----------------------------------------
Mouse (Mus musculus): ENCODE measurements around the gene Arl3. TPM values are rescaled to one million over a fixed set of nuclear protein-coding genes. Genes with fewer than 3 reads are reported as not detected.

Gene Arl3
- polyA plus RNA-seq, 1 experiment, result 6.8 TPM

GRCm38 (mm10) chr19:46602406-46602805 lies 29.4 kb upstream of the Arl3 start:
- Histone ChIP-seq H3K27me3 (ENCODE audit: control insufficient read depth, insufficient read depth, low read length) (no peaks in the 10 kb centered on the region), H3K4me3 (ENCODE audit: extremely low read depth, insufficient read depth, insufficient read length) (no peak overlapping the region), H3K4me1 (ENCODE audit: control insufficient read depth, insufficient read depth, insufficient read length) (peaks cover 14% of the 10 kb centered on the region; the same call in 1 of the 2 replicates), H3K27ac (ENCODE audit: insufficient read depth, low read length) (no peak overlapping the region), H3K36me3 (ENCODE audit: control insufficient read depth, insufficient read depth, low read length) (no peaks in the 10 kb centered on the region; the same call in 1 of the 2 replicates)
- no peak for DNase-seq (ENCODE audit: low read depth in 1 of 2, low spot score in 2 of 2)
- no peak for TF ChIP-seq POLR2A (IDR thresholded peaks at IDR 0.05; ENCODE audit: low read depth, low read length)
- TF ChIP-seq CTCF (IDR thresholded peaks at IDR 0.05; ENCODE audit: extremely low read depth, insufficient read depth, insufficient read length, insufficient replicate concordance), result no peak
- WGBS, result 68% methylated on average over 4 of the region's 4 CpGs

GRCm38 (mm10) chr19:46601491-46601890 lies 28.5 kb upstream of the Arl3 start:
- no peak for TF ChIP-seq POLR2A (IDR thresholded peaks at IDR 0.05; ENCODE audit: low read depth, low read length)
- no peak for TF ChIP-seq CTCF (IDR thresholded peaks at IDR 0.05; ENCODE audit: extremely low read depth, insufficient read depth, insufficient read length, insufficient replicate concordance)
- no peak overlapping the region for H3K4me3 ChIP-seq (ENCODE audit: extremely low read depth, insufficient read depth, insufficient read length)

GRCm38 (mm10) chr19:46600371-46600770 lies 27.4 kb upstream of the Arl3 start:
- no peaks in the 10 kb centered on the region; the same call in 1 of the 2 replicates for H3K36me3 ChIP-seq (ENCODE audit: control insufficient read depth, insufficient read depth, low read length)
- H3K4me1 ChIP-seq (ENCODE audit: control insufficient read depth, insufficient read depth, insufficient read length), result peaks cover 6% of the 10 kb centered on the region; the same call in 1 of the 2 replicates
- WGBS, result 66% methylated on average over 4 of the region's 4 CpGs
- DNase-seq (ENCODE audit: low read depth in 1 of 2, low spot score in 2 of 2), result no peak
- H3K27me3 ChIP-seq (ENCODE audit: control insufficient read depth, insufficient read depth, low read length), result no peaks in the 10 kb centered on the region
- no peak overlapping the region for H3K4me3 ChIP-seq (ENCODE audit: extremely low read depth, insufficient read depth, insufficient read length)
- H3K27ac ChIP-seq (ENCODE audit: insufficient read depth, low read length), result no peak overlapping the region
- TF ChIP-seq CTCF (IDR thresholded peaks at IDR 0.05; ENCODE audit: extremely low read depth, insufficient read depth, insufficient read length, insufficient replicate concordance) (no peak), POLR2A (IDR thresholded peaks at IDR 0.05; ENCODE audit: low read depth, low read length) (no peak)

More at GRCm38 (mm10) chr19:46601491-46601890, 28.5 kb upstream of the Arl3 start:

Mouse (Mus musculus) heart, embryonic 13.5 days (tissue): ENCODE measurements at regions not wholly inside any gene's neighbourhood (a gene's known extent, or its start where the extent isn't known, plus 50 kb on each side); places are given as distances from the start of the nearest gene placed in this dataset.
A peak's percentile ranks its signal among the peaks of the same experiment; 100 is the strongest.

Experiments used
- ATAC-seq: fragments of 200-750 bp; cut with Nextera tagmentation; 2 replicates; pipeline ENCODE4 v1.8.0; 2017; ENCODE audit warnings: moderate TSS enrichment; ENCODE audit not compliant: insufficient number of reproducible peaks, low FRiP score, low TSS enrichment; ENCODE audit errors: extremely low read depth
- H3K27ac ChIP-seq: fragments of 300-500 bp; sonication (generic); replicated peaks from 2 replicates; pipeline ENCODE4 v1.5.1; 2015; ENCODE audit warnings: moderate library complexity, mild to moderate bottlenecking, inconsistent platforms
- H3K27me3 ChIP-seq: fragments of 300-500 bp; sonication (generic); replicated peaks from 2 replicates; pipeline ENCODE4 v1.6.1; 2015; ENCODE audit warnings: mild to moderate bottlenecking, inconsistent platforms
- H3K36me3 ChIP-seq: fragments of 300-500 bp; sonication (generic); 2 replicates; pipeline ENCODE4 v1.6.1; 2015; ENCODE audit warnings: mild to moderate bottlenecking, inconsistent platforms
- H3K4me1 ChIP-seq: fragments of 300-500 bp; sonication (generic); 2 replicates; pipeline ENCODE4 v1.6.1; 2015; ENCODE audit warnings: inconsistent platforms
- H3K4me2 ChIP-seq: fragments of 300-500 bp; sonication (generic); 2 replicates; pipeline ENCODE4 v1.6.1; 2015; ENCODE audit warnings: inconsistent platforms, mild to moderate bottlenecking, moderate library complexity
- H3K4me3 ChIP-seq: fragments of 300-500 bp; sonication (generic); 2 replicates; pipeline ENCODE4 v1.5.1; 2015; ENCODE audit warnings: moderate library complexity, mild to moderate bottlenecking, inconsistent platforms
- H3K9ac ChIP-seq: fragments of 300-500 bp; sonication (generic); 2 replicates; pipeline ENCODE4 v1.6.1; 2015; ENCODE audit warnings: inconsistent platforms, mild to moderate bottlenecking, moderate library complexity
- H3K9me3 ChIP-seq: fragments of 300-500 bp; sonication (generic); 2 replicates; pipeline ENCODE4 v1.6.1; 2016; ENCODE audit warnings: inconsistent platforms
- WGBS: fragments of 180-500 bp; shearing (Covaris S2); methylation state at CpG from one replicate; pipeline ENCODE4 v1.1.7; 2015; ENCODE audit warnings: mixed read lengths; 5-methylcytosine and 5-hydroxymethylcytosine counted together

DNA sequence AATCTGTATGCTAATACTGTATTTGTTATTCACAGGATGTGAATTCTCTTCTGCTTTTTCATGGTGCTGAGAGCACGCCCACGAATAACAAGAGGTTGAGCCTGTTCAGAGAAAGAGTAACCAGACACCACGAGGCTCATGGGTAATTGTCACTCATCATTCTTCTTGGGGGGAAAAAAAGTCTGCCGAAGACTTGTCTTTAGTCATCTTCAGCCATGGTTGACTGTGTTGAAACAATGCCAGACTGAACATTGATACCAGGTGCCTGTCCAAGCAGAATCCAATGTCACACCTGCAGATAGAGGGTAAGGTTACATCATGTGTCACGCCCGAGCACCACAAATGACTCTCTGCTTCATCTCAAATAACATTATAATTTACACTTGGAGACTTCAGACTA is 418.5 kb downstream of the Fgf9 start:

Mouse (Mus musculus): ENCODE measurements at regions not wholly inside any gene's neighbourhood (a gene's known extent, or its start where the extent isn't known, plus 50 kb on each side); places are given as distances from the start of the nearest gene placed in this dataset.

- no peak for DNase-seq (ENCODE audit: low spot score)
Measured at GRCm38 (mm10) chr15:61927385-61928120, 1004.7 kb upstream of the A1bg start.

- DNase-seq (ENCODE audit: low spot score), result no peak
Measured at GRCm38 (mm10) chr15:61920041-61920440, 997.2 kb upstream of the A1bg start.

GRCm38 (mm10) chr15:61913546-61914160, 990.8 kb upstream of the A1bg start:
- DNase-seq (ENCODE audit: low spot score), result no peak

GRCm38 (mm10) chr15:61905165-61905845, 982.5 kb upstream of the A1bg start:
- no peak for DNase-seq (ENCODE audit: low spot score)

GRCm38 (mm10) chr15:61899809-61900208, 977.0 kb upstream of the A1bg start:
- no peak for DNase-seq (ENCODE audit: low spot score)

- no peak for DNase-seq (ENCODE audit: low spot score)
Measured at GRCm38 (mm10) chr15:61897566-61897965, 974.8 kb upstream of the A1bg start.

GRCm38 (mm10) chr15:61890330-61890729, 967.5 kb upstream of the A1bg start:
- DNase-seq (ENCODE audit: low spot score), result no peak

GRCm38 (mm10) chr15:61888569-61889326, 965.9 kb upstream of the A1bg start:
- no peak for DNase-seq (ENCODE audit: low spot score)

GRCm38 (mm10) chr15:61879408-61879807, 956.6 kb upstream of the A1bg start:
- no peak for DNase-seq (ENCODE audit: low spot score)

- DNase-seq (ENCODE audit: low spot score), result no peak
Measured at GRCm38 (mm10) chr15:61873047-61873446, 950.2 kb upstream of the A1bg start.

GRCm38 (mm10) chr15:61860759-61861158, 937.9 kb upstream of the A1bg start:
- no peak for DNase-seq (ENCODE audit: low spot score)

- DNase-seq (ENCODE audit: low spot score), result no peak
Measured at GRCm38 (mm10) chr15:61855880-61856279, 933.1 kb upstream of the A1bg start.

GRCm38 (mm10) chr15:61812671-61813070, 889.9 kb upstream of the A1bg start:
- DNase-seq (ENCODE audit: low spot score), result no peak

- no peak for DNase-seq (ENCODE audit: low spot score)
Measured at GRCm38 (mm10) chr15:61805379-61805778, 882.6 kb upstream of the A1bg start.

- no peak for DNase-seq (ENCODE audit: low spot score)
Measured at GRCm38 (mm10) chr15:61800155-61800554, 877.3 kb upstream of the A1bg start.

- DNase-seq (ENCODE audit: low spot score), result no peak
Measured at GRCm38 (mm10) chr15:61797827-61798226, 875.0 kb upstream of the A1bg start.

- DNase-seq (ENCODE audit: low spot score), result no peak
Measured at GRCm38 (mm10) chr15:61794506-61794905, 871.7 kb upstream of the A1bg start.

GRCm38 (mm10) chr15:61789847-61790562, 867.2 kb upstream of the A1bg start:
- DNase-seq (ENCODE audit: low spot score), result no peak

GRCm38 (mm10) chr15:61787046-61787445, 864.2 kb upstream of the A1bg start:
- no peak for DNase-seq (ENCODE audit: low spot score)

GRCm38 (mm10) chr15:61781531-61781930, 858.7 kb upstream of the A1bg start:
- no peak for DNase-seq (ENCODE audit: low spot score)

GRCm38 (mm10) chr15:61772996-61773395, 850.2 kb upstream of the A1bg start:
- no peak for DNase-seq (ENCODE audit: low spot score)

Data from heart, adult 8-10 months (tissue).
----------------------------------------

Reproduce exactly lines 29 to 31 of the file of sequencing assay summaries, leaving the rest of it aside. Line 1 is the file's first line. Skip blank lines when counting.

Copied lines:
- H3K27me3 ChIP-seq: fragments of 300-500 bp; sonication (generic); replicated peaks from 2 replicates; pipeline ENCODE4 v1.6.1; 2015; ENCODE audit warnings: mild to moderate bottlenecking, inconsistent platforms
- H3K36me3 ChIP-seq: fragments of 300-500 bp; sonication (generic); 2 replicates; pipeline ENCODE4 v1.6.1; 2015; ENCODE audit warnings: mild to moderate bottlenecking, inconsistent platforms
- H3K4me1 ChIP-seq: fragments of 300-500 bp; sonication (generic); 2 replicates; pipeline ENCODE4 v1.6.1; 2015; ENCODE audit warnings: inconsistent platforms